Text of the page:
A ZOO BY LAKE VICTORIA

A ZOO BY LAKE VICTORIA

Imagine you are new in Kampala city. Do not heed the sky colour overhead or you may damage your calendar otherwise. Daylight transcends the twelfth hour of day and aurora will not exit in due time. Just miles from Owen Fall, Massaka Road is the only road worth my memory. Its serpent–like curves slowly unravel the city of millions. At six in the morning, the sky is colored; the breadwinner husband drifts to work in a pensive mood. Probably providence will be kind to him before his at-home wife threatens divorce. And this road curves along Ndeeba, the Ugandan Macca of motorcycles. With banks on either side, the road crawls with vendors: some sell you staff that crumble right off.

Downstairs, some bus awaited us. We could feel people’s stares like we felt midday sticky weather. Like a Blue Whale, it swallowed us in no time. It was green and every eye knew it belonged to Makerere University. Yet, we were not from there. Uganda transport logistics is a reflection of its bigness. Within minutes, we were past the statute of the unknown. We had no time to know in whose honor it had been erected, but it was apparently about “war”. Roads were beautiful and every aspect of the city monopolizing. Along busy avenues, it was English; on board Kirundi alone was within hearing. Imagine a culture within another without perceptible collision.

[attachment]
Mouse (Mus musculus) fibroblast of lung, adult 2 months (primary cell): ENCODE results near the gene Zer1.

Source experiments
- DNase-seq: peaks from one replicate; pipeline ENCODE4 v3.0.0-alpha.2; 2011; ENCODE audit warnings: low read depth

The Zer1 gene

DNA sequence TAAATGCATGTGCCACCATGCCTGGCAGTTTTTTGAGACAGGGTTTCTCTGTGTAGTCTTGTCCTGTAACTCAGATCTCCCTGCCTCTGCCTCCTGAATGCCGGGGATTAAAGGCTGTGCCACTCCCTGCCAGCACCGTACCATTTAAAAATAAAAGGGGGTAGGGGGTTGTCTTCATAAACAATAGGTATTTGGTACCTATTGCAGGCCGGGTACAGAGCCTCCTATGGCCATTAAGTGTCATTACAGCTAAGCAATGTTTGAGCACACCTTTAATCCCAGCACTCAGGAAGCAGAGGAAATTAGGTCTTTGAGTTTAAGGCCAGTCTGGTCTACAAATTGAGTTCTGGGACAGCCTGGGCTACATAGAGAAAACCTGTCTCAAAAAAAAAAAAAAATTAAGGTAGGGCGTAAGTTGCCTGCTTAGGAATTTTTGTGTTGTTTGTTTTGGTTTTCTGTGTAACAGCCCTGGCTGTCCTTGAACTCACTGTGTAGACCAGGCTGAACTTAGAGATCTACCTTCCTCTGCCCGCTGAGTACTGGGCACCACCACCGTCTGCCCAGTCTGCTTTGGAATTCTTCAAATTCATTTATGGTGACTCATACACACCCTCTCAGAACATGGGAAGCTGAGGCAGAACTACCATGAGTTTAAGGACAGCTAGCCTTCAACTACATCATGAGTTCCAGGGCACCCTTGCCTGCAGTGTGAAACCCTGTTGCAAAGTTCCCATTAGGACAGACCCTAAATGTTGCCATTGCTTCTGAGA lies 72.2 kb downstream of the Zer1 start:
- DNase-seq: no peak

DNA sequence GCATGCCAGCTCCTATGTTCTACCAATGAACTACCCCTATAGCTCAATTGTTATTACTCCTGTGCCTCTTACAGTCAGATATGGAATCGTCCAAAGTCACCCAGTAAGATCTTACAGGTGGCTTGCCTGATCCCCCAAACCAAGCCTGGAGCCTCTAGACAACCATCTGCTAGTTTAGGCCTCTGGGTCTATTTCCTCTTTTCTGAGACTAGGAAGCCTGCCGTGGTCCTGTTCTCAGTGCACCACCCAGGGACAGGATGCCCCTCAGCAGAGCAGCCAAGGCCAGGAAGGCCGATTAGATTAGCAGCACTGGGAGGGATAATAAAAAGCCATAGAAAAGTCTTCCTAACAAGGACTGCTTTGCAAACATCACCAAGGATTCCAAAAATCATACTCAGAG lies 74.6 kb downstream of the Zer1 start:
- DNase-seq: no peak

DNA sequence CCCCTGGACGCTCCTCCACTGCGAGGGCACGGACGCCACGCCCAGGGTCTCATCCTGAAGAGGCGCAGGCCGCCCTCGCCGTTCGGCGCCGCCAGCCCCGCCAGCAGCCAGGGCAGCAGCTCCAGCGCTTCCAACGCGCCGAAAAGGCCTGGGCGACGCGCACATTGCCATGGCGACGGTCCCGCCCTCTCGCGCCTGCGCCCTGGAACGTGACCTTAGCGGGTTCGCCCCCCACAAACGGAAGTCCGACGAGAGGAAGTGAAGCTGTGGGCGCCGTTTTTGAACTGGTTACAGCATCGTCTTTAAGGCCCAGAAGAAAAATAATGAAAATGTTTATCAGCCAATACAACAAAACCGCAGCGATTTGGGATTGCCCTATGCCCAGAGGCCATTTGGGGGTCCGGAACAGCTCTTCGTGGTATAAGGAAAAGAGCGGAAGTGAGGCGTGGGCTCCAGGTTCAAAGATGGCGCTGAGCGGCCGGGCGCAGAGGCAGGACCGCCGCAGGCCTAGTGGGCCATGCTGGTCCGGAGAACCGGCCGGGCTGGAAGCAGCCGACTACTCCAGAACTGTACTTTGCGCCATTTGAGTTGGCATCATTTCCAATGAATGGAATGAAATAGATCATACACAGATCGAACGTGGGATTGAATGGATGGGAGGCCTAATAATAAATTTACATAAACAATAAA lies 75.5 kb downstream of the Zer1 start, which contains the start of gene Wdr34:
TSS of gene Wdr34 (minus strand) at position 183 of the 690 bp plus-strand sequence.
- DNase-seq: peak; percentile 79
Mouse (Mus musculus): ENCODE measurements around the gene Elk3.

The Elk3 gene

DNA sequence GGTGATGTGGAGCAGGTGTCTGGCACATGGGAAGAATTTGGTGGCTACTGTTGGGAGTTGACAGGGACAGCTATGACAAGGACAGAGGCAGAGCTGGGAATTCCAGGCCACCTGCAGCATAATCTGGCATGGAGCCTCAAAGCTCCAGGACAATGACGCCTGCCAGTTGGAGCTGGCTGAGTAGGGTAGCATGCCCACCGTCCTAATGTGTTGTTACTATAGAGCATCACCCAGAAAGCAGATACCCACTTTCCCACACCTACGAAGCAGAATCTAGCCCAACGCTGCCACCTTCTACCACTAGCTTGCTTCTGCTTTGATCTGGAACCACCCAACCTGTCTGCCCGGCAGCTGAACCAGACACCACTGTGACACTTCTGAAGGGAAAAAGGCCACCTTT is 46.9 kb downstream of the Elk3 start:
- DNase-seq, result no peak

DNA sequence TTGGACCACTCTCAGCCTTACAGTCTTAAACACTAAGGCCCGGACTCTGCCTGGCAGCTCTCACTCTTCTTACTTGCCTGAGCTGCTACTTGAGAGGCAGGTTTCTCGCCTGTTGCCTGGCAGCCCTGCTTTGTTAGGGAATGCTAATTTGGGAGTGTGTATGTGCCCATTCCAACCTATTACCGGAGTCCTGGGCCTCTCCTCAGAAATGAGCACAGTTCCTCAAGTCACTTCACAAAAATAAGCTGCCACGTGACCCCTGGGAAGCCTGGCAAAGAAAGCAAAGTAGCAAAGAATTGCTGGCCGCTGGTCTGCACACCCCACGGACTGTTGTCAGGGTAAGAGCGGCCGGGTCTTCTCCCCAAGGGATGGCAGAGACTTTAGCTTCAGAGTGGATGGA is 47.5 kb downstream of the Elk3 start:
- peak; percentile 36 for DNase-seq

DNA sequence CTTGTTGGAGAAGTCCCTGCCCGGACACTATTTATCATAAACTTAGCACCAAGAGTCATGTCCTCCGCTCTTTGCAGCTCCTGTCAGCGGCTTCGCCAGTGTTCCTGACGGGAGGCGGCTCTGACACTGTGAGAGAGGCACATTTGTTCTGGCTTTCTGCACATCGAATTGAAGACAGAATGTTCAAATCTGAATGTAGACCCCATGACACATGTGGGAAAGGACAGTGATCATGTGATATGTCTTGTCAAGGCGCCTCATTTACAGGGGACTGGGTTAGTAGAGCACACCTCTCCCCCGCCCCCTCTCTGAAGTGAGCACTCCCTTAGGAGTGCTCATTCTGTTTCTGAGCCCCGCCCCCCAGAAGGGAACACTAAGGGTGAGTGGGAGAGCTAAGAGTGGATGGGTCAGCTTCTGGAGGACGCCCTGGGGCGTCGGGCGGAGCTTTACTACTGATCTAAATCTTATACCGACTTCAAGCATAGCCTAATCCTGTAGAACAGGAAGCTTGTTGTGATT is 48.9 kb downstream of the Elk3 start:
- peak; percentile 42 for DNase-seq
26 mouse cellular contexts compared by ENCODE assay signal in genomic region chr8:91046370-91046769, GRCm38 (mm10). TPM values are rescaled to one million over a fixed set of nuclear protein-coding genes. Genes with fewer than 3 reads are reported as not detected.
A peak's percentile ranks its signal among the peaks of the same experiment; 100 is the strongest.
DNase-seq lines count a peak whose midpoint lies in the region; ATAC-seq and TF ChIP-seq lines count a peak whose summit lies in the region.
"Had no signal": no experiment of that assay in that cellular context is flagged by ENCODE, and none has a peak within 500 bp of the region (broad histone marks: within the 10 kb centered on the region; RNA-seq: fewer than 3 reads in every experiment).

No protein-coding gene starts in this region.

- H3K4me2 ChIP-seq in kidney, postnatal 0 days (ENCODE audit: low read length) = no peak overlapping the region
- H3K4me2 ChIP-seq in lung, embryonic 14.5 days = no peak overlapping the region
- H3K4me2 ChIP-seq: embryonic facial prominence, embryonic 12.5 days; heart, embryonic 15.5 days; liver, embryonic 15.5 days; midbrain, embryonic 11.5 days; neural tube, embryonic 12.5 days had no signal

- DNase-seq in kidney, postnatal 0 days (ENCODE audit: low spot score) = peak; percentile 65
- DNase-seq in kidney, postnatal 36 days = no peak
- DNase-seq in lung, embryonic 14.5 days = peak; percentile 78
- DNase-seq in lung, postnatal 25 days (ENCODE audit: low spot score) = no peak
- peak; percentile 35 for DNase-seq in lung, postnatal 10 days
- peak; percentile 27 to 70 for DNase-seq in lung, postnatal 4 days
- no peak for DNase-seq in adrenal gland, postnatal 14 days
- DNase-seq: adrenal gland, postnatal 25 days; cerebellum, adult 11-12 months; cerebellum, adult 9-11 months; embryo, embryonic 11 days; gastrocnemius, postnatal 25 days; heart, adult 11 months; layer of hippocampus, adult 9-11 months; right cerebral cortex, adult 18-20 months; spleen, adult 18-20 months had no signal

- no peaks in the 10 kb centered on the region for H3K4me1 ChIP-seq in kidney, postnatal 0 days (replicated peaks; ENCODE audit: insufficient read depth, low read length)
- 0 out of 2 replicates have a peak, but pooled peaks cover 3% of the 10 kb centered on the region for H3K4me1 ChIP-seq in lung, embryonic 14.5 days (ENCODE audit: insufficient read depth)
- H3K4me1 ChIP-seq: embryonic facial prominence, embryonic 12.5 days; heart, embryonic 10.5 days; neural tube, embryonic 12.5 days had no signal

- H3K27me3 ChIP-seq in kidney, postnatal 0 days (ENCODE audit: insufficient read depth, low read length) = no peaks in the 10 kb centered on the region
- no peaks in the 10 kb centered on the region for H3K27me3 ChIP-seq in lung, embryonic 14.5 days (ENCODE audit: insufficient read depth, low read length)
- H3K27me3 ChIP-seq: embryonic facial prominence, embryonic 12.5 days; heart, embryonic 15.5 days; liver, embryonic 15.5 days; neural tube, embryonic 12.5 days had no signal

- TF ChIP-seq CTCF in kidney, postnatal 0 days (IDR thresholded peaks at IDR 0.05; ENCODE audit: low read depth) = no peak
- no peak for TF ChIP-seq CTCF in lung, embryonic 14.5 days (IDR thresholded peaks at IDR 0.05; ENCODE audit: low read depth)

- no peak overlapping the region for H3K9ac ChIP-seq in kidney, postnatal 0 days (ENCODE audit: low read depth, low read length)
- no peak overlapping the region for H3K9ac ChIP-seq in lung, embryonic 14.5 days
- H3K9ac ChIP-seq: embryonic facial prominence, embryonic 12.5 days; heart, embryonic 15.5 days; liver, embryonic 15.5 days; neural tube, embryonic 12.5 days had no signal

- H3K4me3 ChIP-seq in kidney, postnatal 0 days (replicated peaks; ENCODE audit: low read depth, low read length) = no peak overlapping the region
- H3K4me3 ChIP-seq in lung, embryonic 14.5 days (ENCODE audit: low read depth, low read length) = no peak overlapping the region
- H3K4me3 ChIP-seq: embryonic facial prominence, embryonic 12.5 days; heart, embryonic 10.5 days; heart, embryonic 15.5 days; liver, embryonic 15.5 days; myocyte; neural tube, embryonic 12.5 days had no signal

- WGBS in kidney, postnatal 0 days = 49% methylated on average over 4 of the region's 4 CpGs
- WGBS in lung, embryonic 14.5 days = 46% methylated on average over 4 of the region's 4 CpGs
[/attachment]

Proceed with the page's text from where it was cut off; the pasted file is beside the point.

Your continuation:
We were eventually there and then happy to. The aura brimmed with unimagined exhilaration. It is scary, you know, to enter rats-infested areas. Live beasts, however, peopled International Wildlife Centre. At first hand we approached a bit impatiently. The wind was the least of our worries even if the centre was Lake Victoria’s coat—off in Entebbe. In other words, there were worries to ignore at the breathtaking sight of the animals. We felt comfortable with its calmness and freshness. I regret not remembering which animals saw us first. But I believe our sight was the sole sense at work—in the zoo, truly seeing eyes are never satisfied. Crocodiles and chimps were no new. On the contrary, a leopard, rhino, lions, giraffes, pythons, among others, were mind-blowing. Again, a once-for-all look will not satisfy your overwhelming curiosity. I have no special words to describe all we sensed on that April morning. But I sort of felt elated nearing the man-eaters risk free—just 3-5 m in-between. Predation turns kind of pseudoscientific given man-animal “chemistry”. Animals behave humanly behind bars. “Do not feed animals” and “Do not throw things at animals” were instructions. Defoe views man as comfortable with animals and beset by his fellow men.

Touching animals was out of the question, there were compelling precautions that kept the event without casualties. Yet, people paid to ride on animals, such as donkey and a camel, and poised for a picture thereon. You are sort of phobic, right? A panicky woman nearly fell off. Here all race forgets its eulogy and cling to the basics of the human species: whites, Asians, and blacks were one. For hours, cameras had multicolor focuses.

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